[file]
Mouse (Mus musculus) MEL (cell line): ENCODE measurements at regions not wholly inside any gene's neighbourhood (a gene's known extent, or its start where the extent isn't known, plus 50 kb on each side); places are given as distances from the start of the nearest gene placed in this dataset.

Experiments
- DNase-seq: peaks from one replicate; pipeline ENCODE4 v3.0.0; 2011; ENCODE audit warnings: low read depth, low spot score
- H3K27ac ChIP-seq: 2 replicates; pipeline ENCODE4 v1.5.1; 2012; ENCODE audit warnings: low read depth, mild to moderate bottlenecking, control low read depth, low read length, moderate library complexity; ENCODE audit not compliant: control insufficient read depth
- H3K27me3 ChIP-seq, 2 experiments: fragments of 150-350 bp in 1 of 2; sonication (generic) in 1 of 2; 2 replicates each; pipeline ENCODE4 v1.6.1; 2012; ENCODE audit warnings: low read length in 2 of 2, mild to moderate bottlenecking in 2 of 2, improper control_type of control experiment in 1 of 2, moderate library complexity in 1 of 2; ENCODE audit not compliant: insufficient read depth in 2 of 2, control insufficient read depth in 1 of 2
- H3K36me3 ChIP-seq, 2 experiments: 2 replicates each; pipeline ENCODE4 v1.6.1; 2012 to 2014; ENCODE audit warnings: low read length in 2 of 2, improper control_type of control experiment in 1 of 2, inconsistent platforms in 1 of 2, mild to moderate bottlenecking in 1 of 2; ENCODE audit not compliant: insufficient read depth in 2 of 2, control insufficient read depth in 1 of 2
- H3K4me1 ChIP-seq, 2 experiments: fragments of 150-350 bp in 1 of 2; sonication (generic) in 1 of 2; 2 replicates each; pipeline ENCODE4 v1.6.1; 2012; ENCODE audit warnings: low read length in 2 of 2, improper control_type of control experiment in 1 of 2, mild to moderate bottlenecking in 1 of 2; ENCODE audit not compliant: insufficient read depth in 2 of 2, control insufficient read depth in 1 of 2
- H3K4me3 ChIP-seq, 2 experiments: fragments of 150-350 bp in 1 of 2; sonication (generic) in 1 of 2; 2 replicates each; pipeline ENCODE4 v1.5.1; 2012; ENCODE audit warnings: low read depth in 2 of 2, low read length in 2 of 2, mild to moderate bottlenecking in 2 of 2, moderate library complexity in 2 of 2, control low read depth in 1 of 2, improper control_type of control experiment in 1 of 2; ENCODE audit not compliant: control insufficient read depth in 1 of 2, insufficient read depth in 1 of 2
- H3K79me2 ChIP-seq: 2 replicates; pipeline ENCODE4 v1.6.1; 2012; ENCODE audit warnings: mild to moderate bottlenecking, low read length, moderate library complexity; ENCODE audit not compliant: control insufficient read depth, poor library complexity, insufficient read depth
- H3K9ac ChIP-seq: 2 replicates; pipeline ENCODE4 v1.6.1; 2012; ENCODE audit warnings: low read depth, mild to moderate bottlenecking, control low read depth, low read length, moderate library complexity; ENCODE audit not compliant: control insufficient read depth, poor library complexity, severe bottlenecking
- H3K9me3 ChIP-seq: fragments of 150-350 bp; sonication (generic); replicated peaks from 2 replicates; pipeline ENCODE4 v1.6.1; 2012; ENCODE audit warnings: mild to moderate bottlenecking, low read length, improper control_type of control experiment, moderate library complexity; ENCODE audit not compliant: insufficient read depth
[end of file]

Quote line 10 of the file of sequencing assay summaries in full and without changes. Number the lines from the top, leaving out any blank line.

- H3K9ac ChIP-seq: 2 replicates; pipeline ENCODE4 v1.6.1; 2012; ENCODE audit warnings: low read depth, mild to moderate bottlenecking, control low read depth, low read length, moderate library complexity; ENCODE audit not compliant: control insufficient read depth, poor library complexity, severe bottlenecking